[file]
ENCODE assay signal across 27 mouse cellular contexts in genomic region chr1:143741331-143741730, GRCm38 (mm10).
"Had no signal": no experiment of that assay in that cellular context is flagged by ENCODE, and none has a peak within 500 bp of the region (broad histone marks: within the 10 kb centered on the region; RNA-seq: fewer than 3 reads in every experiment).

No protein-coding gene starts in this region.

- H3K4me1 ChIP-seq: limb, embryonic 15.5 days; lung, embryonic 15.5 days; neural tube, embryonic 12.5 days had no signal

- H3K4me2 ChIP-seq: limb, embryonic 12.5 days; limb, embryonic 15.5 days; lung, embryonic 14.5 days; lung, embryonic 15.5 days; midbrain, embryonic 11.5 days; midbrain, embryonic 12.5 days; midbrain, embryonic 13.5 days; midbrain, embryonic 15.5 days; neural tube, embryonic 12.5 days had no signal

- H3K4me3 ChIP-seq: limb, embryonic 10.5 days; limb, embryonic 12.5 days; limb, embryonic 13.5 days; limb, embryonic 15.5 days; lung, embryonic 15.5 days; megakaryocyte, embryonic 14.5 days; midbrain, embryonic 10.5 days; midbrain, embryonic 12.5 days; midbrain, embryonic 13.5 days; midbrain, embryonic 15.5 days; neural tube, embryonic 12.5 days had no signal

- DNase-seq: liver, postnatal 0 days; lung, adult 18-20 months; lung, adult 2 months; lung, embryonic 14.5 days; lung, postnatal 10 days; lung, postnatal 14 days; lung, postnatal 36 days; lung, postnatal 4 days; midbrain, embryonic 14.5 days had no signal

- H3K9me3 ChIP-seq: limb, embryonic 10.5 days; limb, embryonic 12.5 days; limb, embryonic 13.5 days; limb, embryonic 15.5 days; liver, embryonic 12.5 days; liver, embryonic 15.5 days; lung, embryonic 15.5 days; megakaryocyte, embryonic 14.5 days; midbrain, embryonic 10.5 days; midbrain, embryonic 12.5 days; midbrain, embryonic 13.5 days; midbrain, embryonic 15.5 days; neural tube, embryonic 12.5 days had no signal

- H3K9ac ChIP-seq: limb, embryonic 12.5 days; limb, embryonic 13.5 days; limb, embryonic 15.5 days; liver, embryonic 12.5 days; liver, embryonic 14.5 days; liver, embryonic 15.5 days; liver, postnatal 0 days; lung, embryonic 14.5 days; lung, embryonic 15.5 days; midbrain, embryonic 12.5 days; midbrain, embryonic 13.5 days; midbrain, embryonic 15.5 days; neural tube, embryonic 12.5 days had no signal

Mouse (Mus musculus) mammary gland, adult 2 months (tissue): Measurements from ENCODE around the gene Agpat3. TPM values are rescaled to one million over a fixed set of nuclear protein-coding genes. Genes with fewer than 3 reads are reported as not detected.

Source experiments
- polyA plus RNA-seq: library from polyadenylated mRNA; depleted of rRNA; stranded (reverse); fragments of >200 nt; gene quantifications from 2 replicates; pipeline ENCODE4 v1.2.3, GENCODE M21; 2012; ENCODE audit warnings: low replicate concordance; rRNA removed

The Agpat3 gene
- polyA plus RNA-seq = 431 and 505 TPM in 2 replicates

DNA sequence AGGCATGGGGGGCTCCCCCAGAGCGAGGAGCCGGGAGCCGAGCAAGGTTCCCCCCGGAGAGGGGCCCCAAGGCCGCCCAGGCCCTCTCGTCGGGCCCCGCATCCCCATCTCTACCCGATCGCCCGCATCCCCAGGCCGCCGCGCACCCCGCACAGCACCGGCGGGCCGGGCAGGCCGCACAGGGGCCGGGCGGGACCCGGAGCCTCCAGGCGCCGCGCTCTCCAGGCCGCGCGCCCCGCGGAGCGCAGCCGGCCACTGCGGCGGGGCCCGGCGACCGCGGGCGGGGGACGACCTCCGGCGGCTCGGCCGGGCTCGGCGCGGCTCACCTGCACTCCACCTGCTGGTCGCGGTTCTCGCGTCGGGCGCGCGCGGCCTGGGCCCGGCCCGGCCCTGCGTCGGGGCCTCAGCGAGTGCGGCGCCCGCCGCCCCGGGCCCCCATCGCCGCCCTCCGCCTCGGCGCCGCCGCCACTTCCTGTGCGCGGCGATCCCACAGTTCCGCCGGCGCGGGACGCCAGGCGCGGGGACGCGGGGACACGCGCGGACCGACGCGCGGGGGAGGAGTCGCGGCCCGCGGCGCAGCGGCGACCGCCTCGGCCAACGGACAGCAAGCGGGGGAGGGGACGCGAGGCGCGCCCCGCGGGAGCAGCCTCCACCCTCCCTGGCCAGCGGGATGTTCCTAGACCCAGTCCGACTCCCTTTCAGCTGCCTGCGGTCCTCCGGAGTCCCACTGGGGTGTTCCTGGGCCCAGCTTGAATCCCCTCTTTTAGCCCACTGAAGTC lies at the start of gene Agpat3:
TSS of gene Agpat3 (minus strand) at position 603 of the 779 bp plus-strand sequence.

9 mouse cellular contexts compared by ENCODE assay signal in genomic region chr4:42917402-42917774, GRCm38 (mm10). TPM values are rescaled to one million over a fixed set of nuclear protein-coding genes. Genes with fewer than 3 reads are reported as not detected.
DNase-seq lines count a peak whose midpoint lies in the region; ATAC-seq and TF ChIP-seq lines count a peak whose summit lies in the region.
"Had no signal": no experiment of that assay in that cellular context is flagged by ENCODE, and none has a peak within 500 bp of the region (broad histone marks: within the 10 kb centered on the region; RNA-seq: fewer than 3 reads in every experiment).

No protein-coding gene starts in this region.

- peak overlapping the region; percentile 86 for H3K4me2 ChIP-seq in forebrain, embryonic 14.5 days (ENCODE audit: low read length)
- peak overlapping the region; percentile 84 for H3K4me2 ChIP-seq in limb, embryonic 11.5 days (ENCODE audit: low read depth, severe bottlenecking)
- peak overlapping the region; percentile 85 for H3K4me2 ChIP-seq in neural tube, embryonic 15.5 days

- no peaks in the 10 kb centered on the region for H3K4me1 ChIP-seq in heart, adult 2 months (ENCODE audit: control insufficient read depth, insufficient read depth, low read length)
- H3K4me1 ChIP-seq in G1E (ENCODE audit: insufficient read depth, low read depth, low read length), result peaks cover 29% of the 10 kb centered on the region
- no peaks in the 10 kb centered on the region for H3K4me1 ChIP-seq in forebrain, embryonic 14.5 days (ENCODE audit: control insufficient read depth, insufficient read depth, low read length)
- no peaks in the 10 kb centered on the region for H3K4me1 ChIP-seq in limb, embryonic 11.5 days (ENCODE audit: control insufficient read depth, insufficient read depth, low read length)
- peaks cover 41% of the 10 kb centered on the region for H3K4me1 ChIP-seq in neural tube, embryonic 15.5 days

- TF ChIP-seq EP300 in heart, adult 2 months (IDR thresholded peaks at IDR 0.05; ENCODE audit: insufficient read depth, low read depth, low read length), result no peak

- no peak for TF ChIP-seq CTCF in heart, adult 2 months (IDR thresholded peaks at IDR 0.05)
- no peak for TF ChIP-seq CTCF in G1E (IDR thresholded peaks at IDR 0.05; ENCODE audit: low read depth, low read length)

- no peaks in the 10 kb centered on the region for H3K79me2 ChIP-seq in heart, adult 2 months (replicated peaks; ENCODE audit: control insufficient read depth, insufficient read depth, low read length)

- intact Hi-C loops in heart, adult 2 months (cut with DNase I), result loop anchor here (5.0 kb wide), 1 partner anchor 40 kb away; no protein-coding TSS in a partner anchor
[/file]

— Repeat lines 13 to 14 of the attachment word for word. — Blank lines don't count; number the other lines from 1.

The Agpat3 gene
- polyA plus RNA-seq = 431 and 505 TPM in 2 replicates